#ELLection: I want to make a difference, says Croydon’s young Tory hopeful

Samuel Kasumu is running as Conservative candidate for North Croydon     Pic: Samuel Kasumu

A self-described ‘social entrepreneur’, Samuel Kasumu, has already worked at Westminster, had a 10-year long political presence and founded a youth development charity.

The 29-year-old Christian is now running for MP in Croydon North and believes that despite his relative youth he has the abilities, knowledge and standards to be successful.

Kasumu began his political career while studying accounting and finance at Brunel University in Uxbridge, later serving as a Community Engagement Advisory board member for the London 2012 Olympics. 

Kasumu explained to Eastlondonlines how his charity Elevation Networks, which connects young people to employment opportunities, was founded: “It was a time when many of my friends were struggling to get jobs and internships.

“We as students came together to find ways to impact our community and that philosophy has stuck with me ever since. I firmly believe that if you see a challenge or an issue, you should be the change that you wish to see in the world.

“I think that my own personal politics is driven by the idea that you must play an active role in developing and changing your community and not rely solely on the State.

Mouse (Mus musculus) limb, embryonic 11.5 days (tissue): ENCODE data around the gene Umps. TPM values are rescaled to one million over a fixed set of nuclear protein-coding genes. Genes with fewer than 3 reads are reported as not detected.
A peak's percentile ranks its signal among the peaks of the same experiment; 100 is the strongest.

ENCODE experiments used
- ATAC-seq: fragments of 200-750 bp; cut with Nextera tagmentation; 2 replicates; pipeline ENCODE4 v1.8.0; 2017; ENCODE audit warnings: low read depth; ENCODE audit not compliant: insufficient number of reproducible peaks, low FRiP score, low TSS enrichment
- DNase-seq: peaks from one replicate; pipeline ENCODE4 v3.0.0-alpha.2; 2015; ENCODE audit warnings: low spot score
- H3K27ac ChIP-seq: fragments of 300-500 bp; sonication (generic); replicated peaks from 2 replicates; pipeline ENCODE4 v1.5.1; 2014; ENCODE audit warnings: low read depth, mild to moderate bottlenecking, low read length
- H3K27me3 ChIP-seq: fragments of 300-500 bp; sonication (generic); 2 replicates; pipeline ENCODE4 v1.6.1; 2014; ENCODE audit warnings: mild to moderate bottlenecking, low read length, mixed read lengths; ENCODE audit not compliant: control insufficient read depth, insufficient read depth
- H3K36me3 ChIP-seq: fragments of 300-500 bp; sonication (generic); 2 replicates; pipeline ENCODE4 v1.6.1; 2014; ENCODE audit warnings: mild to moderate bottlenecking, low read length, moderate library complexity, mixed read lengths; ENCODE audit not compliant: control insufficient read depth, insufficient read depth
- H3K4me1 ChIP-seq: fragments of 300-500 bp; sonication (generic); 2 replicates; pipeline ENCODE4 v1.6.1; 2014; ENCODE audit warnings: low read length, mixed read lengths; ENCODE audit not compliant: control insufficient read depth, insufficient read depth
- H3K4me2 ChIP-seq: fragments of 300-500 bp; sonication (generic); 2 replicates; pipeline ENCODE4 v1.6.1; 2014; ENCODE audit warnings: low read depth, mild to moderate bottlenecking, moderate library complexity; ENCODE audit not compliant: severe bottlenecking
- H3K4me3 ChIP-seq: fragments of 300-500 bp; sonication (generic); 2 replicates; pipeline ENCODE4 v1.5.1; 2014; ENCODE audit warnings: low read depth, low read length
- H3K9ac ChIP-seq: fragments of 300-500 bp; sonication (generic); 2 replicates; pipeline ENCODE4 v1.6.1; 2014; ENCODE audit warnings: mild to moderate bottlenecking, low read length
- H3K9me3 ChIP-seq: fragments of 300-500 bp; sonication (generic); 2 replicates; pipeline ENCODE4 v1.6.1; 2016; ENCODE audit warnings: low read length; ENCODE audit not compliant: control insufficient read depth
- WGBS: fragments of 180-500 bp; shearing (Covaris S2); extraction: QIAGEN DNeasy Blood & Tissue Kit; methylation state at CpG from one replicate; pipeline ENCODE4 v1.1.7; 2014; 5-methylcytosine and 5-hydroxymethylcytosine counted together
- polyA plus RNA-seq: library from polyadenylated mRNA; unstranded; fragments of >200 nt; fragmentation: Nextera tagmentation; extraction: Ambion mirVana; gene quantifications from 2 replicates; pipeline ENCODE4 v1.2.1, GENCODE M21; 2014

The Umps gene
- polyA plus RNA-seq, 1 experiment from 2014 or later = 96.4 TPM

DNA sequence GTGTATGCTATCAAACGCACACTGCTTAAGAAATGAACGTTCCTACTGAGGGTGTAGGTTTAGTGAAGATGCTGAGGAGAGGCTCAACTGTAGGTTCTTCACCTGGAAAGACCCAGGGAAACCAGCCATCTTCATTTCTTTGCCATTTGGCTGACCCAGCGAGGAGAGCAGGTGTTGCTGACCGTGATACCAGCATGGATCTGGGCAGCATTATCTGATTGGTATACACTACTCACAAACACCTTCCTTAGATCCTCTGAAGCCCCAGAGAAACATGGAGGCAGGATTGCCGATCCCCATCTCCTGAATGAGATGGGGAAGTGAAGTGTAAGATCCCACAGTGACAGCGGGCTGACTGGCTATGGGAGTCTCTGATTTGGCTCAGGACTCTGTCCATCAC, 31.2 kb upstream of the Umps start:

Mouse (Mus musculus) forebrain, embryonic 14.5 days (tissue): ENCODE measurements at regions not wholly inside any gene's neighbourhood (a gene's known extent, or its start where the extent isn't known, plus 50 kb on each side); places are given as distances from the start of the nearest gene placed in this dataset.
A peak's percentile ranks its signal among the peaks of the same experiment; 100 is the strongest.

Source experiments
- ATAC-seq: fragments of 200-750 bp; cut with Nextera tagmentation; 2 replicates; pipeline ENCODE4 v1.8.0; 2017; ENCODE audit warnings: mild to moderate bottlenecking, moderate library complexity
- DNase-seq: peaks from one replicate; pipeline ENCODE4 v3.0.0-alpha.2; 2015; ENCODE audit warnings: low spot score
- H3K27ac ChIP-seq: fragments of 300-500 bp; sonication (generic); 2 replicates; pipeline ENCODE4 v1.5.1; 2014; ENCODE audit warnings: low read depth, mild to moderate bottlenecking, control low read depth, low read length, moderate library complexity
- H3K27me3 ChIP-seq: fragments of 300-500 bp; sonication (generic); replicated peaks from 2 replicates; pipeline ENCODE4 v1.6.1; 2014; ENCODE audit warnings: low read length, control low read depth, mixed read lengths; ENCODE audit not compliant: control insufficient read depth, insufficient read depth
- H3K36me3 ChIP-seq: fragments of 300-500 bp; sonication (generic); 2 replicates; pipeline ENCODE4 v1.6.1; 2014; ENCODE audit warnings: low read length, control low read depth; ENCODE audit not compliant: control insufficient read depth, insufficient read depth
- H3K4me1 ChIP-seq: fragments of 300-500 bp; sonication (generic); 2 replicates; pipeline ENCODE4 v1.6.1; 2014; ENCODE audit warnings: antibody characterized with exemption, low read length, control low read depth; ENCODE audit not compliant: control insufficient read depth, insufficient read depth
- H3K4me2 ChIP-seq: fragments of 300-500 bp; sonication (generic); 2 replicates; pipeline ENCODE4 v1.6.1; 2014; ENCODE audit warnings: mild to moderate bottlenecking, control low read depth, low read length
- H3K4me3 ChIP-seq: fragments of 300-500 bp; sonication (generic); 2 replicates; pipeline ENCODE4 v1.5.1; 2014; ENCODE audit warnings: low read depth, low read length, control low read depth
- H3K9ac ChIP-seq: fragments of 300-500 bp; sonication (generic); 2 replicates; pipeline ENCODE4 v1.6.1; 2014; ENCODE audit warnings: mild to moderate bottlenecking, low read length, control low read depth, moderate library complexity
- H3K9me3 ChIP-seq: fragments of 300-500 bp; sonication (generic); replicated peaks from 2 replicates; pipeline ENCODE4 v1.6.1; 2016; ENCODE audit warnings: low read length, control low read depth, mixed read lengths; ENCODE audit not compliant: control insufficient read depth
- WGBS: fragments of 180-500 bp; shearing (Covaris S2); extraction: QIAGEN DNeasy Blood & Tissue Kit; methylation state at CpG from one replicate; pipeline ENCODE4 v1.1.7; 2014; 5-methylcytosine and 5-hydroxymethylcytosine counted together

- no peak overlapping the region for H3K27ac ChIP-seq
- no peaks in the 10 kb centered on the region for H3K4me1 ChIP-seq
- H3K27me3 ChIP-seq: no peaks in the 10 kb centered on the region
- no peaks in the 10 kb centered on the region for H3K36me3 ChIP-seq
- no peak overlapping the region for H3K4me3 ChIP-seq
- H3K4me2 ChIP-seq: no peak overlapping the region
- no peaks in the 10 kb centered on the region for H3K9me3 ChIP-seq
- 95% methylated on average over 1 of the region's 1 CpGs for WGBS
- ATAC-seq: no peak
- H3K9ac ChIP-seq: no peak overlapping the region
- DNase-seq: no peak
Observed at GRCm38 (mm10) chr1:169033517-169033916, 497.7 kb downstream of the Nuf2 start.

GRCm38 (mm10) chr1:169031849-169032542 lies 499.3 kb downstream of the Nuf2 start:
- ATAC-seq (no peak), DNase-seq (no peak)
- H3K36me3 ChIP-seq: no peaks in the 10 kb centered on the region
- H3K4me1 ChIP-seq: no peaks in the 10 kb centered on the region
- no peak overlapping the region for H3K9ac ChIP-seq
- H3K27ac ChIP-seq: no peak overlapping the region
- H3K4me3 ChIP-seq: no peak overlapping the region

“I think there are a lot of people, particularly people of faith, but also entrepreneurs, who want the government to either step out of the way or enable them to make a difference for themselves.”

A supporter of Brexit, Kasumu grew up in North London. “My top three areas of focus for Croydon North,” he said, “are tackling the growing crime epidemic, ensuring enough good school places for our growing young population and creating affordable houses in the constituency.”

In terms of tackling crime in the constituency, Kasumu believes that community groups are at the heart of the solution: “I think the first thing that is absolutely clear is that current levels of crime are unacceptable and urgent action needs to be taken.

“I feel the main thing that needs to be done is engagement with groups that have the potential to tackle the issue. In particular, faith communities because they can be both a safe space for young people who need a place to socialise but they can also be a place for role models and father figures.

“So the first thing I will be doing is seeing how we can better engage faith communities. I also think the police need to be better engaged with these groups so we will have a review of what they are currently doing.”

Kasumu plans to work closely with Housing Minister Gavin Barwell if he is elected: “Ultimately, housing is a national issue that goes back to before many of us were even born, when the limit of how many houses were being built began, so I feel we need to do more in the long term.

“In the short term we can encourage people to use more government schemes like Help To Buy, shared ownership and also encourage housing associations to build more. Also community land trusts are a new big thing in the country, where communities can be given land to build houses at below market rate, so I’ll be doing my bit to encourage Croydon to set up its own community land trust.”